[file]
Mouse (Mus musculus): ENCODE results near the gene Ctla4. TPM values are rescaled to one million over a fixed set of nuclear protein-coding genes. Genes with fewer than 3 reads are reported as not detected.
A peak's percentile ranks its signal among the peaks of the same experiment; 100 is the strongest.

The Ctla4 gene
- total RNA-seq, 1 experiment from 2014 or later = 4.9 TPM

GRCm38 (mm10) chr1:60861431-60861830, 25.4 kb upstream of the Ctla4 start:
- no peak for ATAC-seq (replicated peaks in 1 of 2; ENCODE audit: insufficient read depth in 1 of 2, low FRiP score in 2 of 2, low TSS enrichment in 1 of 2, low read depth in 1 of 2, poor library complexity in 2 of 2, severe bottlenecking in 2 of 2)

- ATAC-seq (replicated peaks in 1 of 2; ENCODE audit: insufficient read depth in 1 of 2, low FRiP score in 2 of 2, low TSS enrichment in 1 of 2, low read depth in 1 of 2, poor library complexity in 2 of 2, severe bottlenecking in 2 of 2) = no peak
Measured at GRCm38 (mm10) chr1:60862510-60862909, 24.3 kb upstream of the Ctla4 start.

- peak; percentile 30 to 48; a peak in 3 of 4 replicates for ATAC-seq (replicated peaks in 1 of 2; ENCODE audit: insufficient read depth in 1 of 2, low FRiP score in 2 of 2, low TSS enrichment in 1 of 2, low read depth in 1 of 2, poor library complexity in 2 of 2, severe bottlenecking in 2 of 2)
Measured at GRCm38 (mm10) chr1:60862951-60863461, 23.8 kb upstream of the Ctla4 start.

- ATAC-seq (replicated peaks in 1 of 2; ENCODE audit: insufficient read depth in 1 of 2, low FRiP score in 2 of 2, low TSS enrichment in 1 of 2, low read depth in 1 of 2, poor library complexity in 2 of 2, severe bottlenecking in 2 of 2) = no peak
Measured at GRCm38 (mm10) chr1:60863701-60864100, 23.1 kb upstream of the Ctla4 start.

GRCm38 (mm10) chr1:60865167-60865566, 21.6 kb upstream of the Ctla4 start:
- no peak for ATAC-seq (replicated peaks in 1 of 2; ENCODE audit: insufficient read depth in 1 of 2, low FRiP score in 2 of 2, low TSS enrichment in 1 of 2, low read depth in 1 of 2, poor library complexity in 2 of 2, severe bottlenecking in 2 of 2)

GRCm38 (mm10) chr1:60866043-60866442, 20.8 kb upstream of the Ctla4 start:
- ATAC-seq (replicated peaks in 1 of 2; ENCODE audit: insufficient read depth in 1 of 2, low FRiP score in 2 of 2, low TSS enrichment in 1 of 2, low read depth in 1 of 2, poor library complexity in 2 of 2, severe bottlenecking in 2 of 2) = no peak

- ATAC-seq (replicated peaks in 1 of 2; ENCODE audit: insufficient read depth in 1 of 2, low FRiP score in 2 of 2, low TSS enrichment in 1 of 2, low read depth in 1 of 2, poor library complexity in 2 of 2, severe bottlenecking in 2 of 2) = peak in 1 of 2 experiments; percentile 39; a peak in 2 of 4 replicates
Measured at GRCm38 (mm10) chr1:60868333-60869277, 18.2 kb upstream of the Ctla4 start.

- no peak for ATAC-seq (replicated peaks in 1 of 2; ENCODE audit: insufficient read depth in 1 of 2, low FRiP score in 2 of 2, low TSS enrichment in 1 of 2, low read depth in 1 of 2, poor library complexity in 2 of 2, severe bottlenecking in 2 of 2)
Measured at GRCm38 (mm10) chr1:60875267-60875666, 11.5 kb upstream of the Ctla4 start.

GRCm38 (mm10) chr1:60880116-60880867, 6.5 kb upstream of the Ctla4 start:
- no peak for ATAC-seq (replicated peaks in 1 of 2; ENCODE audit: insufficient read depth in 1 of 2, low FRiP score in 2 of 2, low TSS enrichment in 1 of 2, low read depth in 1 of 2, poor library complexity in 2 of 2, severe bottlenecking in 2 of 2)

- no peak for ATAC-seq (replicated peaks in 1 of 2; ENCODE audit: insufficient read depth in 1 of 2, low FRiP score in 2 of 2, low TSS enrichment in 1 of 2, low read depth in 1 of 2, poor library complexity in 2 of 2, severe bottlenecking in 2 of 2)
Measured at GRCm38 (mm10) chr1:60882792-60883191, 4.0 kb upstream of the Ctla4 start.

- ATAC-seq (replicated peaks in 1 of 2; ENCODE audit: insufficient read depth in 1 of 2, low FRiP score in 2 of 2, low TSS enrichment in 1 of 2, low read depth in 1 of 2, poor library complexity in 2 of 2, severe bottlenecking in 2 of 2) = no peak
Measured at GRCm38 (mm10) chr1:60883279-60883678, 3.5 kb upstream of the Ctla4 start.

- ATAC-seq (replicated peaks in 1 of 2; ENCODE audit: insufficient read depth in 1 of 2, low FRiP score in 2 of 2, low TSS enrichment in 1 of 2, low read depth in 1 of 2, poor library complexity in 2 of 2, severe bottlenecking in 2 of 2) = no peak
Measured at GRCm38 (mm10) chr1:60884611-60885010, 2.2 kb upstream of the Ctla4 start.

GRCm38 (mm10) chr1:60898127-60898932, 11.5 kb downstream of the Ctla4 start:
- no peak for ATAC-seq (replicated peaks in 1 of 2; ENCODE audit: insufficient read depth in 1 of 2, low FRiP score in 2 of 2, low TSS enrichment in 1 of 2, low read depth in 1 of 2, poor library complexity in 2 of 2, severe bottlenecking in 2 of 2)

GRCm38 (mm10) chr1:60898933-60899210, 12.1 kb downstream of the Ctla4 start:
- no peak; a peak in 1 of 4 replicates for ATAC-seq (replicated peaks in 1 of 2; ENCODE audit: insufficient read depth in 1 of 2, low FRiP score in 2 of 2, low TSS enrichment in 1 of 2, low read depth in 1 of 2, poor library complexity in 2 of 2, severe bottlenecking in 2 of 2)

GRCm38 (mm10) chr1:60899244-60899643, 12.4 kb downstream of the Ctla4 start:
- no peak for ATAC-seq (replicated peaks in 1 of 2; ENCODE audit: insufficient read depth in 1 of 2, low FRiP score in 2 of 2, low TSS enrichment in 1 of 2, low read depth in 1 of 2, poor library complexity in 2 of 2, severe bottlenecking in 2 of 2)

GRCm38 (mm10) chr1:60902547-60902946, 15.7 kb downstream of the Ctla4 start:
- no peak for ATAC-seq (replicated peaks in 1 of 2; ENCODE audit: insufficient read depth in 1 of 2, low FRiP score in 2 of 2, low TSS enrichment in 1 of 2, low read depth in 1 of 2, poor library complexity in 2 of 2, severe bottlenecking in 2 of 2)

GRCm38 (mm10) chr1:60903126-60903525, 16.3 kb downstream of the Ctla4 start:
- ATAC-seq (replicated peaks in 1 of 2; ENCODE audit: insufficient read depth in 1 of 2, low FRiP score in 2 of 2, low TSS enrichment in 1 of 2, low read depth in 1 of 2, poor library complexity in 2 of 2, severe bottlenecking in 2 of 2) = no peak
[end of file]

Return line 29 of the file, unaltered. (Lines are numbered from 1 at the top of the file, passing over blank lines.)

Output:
GRCm38 (mm10) chr1:60898127-60898932, 11.5 kb downstream of the Ctla4 start: